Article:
- Several other types of test exists for detecting syphilis Ig – such as TPPA, TPHA tests
Tests should be repeated at 12 weeks if the initial test is negative and there is a strong clinical suspicion of syphilis.
- Not very specific
- Sometimes referred to as VDRL – Venereal disease reference laboratory or RPR – rapid plasmin reagin
- Gives a specific titre result
- Easiest to detect in primary syphilis, levels decrease as disease progresses
- Test will be negative after treatment
- Mainly used to monitor the progress of treatment
Detecting T. Pallidum
- It may be possible to directly detect the T. Pallidum bacteria in some circumstances
- This is not routinely performed
- Biopsy from lymph nodes and swabs from skin lesions in early syphilis
- May be performed to confirm early syphilis where serology could still be negative
- Can be detected with:
- Dark Field Microscopy
- Direct fluorescent antibody test (DFA)
- Patients should be referred to a sexual health clinic
- Contract tracing
- Patients who contract syphilis are at risk of re-infection. Opportunity should be taken to provide safe sex advice
- Offer screening for other STIs – particularly HIV
- Advise no sexual contact for 7 days after treatment
- Primary syphilis
- 1.8g benzathine penicillin IM STAT dose
- Azithromycin 2g PO STAT
- Doxycycline 100mg BD for 2 weeks
- It is recommended that those with penicillin allergy first undergo desensitization rather than use an alternative drug.
- BENZATHENE PENICILLIN is NOT the same as benzylpenicillin – it has an especially long half life and lasts in the blood stream for several weeks – hence why only a one off dose is required. It has a consistently like toothpaste, and is often injected into the buttocks (half of the dose into each buttock). It is a painful injection.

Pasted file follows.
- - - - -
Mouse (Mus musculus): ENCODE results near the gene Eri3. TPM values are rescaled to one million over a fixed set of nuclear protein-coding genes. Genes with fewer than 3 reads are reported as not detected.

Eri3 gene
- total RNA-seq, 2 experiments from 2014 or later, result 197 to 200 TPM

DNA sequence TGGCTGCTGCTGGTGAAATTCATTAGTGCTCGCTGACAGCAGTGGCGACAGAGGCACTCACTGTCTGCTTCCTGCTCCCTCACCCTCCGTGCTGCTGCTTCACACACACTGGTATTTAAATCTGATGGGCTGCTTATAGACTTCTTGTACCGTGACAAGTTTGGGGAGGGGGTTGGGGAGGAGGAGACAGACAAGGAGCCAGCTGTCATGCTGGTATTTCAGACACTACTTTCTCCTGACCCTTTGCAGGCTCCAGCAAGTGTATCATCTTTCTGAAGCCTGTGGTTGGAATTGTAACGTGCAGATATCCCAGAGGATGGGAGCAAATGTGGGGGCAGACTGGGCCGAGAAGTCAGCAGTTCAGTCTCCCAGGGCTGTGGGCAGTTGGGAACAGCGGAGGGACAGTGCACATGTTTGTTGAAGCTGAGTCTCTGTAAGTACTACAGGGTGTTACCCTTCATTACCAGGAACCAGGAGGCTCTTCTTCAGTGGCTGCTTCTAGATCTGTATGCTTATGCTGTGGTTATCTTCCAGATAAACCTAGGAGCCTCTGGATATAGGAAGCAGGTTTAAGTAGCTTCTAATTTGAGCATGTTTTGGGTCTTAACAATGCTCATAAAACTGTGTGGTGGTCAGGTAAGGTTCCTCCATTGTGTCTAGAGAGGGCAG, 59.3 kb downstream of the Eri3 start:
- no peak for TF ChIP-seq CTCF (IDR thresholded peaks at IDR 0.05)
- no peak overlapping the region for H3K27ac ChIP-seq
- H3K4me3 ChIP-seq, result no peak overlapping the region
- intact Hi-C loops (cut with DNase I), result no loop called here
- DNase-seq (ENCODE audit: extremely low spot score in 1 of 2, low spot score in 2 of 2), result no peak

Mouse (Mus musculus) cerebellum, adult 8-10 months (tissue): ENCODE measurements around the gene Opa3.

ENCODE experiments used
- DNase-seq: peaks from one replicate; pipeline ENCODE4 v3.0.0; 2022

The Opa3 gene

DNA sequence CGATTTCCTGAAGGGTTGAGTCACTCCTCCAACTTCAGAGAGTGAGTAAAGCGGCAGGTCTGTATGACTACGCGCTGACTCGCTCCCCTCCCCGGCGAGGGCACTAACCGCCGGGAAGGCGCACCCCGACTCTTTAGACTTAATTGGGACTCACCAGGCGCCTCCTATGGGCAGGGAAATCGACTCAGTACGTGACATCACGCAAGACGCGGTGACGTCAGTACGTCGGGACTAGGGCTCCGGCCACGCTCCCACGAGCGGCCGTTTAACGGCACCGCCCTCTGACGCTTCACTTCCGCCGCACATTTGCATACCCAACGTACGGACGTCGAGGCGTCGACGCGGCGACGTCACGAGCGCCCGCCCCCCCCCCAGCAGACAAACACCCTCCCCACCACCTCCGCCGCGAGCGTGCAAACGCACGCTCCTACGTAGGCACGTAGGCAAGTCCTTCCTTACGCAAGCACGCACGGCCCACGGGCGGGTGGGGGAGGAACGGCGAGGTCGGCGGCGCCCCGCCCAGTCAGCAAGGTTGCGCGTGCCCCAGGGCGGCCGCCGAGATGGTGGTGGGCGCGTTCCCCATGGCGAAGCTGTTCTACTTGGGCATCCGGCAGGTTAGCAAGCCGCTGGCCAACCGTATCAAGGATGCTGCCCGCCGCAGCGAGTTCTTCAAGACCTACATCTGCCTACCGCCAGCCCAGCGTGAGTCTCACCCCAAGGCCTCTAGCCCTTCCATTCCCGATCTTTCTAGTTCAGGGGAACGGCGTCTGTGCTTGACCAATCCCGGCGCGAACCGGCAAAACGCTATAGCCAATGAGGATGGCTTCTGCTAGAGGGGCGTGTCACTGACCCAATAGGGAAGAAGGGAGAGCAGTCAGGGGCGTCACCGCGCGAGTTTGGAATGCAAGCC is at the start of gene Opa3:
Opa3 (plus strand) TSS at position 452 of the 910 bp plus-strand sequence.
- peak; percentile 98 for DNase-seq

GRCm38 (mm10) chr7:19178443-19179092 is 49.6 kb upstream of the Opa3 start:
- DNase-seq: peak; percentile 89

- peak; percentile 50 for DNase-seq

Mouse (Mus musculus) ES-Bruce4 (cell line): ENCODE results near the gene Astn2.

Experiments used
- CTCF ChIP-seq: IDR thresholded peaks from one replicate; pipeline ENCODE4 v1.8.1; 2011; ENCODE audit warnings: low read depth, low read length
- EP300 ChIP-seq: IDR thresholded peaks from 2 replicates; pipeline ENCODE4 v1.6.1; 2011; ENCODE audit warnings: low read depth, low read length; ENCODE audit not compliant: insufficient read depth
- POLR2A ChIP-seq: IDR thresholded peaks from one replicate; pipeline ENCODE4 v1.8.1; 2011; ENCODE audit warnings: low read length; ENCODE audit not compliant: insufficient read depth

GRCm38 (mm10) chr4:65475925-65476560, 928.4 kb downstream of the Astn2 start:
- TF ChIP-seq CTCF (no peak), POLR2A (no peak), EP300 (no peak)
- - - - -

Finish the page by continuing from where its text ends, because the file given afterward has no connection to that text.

- Late syphilis
- Benzathine penicillin 1.8g IM weekly for three weeks
- Procaine penicillin 1.5g IM daily for 14 days
- Oral probenecid 500mg QID
Procaine penicillin – can cause an unusual reaction with a feel of impending doom and hallucinations. Usually only lasts about 30 minutes. Warn patients this can occur.
- A reaction to treatment that can occur with early syhpilis
- Usually occurs 6-12 hours after onset of treatment
- Causes fevers, headaches, myalgias
- Usually resolved within 24 hours
- Rarely is life-threatening
- Management supportively with paracetamol and rest
- Important in pregnancy
- Occurs in about 40% of cases treated during pregnancy
- Can cause fetal distress and premature labour
- Uncommon in late syphilis
- No evidence that the use of steroids reduce morbidity or mortality associated with Jarisch-Herxheimer reaction
- 70-100% of infants of infected mothers will contract syphilis
- 25% of pregnancies in women with untreated syphilis will result in miscarriage or stillbirth
- A further 10% result in neonatal death
- In children born to infected mothers, infection can either present:
- Early – <2 years age
- Late – >2 years ago
- IgG tests in neonates can be positive from maternal antibodies
- Positive IgM testing indicates a congenital infection
- Tests can be negative in infants that are infected late in pregnancy and should be repeated at 3 months of age
- All pregnant women should be screened for syphilis
- Any woman with positive serology should be referred to a sexual health specialist urgently
- Older siblings should be screened
- Sexual partner should be screened
- Babies born to mother who have been treated during pregnancy should be screened with IgM testing at birth and at 3 months
- Treatment in pregnancy is the same as the general population – 1.8g stat of benzathine penicillin IM
- HOWEVER – pregnant women require close FU and specialist involvement to ensure the infection has been effectively treated
- Also be aware of the increased risk of the Jarish-Herxheimer reaction as above
- Syphilis - Australian STI guidelines
- Syphilis - patient.info
- Murtagh’s General Practice. 6th Ed. (2015) John Murtagh, Jill Rosenblatt
- Oxford Handbook of General Practice. 3rd Ed. (2010) Simon, C., Everitt, H., van Drop, F.